Antarctic odyssey documents alarming retreat of the sea ice
When the renowned wildlife photographers Jonathan and Angie Scott first visited the Antarctic 15 years ago, at the beginning of the continent's summer in early November, they could see the pack ice from their expedition ship.
But when they returned in later years they had to arrive ever earlier to see the ice. And on their last visit, in 2006, the only way they could get up close was to board a Russian icebreaker. In a lecture to the Royal Geographical Society tonight, Jonathan Scott, who with his wife has spent years capturing the beauty of the Antarctic on camera for a book, Antarctica: Exploring a Fragile Eden, will warn of the devastation man is wreaking on this most remote, inhospitable and awe-inspiring of continents.
He will call for the terms of the 1959 Antarctic Treaty, which dedicated the polar region to peace and science, to be respected, and he will question the UK's plan to claim sovereign rights over a large area of the seabed off Antarctica.
"If you can't protect somewhere like the Antarctic which would appear to be so remote, that's got to be a wake-up call to us all," he will say. "Antarctica represents the most hostile, uninhabitable place. It's a great irony that here is this landscape which seems to be indestructible, which could disappear.""
Environmentalists have condemned the Government's intention to extend British oil, gas and mineral rights in the Southern Ocean. Such a claim would be in defiance of the Antarctic Treaty, to which the UK is a signatory, stating that no new claims will be asserted on the continent.
Scott, best known for his photographs of big cats in the Masai Mara Game Reserve in Kenya, where he and his wife live, also warns that over-fishing of squid and krill is contributing to a decline in several species, particularly elephant seals.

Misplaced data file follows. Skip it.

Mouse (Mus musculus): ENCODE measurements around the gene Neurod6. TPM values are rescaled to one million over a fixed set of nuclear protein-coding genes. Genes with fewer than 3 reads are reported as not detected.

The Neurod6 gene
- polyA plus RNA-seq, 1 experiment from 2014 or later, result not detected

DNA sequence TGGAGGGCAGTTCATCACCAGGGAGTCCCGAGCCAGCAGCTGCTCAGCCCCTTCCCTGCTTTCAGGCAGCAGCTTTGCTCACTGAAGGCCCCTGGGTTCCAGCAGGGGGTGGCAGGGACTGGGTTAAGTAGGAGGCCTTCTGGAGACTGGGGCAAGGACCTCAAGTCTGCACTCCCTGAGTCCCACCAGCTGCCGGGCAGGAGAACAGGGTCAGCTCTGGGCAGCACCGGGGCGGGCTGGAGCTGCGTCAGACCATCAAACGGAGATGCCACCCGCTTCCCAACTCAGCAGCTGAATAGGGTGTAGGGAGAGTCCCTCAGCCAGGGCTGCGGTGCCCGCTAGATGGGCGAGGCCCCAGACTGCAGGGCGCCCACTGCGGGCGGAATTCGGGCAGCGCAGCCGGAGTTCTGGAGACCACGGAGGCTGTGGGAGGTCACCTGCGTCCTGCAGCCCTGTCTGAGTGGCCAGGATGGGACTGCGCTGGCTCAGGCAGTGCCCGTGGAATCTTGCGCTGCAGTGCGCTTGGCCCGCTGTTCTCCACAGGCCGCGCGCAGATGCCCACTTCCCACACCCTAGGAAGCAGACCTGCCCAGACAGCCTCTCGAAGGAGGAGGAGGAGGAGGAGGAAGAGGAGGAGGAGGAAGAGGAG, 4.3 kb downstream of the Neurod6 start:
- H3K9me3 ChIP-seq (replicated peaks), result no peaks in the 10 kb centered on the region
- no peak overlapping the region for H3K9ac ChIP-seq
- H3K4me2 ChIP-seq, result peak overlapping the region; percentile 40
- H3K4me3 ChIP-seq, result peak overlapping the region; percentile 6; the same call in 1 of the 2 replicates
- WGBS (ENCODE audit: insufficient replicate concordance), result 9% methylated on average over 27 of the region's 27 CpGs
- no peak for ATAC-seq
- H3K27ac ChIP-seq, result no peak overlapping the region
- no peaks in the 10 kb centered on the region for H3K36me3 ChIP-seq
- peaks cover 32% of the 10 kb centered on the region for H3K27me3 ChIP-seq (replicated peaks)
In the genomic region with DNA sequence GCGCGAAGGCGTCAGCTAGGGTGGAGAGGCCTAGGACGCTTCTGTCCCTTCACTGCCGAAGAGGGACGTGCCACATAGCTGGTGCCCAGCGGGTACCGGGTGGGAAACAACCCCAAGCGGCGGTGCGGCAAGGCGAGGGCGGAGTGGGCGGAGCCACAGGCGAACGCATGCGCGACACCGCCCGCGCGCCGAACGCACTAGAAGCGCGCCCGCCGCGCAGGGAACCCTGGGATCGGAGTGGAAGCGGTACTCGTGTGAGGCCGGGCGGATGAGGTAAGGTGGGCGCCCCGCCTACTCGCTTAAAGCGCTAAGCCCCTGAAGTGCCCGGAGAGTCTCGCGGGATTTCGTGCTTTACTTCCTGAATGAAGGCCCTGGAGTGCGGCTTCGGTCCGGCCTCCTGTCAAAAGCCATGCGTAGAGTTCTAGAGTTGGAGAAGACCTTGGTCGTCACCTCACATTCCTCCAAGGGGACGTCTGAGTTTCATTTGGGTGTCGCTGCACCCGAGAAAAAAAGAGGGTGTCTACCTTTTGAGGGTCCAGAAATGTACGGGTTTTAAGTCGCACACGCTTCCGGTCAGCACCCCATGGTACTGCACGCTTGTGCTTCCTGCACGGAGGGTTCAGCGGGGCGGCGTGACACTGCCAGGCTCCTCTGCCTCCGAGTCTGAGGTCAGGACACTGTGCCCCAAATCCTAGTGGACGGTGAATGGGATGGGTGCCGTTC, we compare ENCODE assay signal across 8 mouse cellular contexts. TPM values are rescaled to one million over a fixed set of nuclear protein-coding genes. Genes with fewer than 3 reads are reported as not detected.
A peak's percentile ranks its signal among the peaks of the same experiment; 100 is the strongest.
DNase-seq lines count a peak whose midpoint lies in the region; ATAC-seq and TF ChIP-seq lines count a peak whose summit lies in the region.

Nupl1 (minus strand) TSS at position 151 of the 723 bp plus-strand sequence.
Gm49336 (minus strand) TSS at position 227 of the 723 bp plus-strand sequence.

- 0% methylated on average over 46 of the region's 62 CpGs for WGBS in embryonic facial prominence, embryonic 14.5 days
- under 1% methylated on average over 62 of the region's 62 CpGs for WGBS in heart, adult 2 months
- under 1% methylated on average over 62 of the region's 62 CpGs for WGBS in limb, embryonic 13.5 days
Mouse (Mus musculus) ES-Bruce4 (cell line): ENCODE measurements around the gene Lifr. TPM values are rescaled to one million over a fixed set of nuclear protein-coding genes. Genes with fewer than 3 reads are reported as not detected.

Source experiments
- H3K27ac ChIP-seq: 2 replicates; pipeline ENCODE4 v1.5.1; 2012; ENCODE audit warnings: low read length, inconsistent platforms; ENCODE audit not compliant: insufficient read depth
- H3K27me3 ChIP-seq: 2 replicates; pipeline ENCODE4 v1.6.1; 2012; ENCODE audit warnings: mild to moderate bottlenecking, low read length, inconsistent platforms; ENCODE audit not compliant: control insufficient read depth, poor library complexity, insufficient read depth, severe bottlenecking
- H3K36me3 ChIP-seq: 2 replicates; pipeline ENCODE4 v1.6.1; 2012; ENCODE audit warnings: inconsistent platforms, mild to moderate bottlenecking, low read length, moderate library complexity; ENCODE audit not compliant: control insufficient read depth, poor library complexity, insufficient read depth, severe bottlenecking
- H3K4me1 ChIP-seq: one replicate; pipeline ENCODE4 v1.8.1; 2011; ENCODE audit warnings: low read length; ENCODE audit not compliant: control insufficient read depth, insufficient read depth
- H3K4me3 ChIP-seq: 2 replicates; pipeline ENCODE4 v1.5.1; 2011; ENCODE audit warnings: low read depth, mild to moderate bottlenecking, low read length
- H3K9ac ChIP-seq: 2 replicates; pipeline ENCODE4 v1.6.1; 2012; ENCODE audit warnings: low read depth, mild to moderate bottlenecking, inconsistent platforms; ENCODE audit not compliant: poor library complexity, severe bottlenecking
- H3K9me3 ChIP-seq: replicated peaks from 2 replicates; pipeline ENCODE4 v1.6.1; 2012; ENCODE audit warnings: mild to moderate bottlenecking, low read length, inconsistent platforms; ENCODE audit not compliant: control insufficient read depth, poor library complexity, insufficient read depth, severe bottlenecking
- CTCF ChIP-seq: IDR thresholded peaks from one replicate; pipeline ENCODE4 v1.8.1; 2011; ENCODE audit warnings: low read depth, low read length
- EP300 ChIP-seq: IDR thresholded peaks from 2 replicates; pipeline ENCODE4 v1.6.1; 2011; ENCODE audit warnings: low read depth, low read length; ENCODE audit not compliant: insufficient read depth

Jonathan Scott will lecture at the Royal Geographical Society in London at 7.30pm. Tickets at £12 are available by calling 0845 430124.
Green village to be bulldozed and mined for lignite in Germany's quest for non-nuclear fuel
47 per cent of London is green space: Is it time for our capital to become a national park?
In pictures: Shrinking Aral Sea
The 10 best folding bikes
Scientists warn of homing pythons: Experts discover giant snakes ‘have compass instinct’
- 1 Five-year-old Iris Grace is raising awareness of autism through her extraordinary paintings
- 2 HeForShe campaign: Iceland to follow up Emma Watson speech with UN women's rights conference – for men only
- 3 Car tax disc changes: Two days to go - and they affect you much more than just not displaying a piece of paper
- 4 Teenagers irritable because early school hours mess with their biological clocks
- 5 Now we know whose fault it is if you end up being murdered in Thailand
Isis, we are told, is a 'clear and dangerous threat to our way of life'. I’m sorry, but I just don’t buy it
Exclusive: 'Putin's Russia has been my biggest regret,' says Nato's outgoing Secretary General
The Osborne Ultimatum: Chancellor’s benefits freeze bombshell will affect ten million households
There’s no excuse for Dave Lee Travis’s behaviour, but we need to keep a sense of proportion
Mark Reckless becomes second Tory MP to defect to Ukip in a month
Should gay sex be illegal? 16% of Britons think so
- < Previous
- Next >
£400 Per Day: Clearwater People Solutions Ltd: Our client are currently seekin...
£121 - £142 per day: Randstad Education Luton: Early Years, KS1 & 2 Prima...
£121 - £142 per annum: Randstad Education Luton: Early Years, KS1 & 2 Prim...
£121 - £142 per day: Randstad Education Luton: Primary supply teacher Hertford...